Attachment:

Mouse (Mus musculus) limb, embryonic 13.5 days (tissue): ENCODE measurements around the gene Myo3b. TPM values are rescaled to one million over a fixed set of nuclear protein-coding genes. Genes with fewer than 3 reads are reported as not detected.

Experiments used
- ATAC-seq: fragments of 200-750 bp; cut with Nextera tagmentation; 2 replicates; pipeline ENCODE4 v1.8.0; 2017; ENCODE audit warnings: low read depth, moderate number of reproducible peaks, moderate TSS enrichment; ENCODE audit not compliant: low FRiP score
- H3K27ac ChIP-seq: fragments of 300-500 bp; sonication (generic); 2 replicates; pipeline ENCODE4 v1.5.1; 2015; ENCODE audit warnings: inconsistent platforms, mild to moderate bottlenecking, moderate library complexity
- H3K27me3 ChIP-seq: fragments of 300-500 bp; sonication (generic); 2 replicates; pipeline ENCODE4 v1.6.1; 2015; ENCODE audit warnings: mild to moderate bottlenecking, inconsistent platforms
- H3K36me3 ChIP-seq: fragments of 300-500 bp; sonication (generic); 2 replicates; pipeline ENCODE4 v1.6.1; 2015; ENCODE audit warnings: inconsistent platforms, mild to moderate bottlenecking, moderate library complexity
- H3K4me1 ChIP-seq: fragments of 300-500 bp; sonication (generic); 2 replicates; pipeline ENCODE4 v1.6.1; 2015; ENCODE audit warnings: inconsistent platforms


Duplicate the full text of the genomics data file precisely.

Mouse (Mus musculus) limb, embryonic 13.5 days (tissue): ENCODE measurements around the gene Myo3b. TPM values are rescaled to one million over a fixed set of nuclear protein-coding genes. Genes with fewer than 3 reads are reported as not detected.

Experiments used
- ATAC-seq: fragments of 200-750 bp; cut with Nextera tagmentation; 2 replicates; pipeline ENCODE4 v1.8.0; 2017; ENCODE audit warnings: low read depth, moderate number of reproducible peaks, moderate TSS enrichment; ENCODE audit not compliant: low FRiP score
- H3K27ac ChIP-seq: fragments of 300-500 bp; sonication (generic); 2 replicates; pipeline ENCODE4 v1.5.1; 2015; ENCODE audit warnings: inconsistent platforms, mild to moderate bottlenecking, moderate library complexity
- H3K27me3 ChIP-seq: fragments of 300-500 bp; sonication (generic); 2 replicates; pipeline ENCODE4 v1.6.1; 2015; ENCODE audit warnings: mild to moderate bottlenecking, inconsistent platforms
- H3K36me3 ChIP-seq: fragments of 300-500 bp; sonication (generic); 2 replicates; pipeline ENCODE4 v1.6.1; 2015; ENCODE audit warnings: inconsistent platforms, mild to moderate bottlenecking, moderate library complexity
- H3K4me1 ChIP-seq: fragments of 300-500 bp; sonication (generic); 2 replicates; pipeline ENCODE4 v1.6.1; 2015; ENCODE audit warnings: inconsistent platforms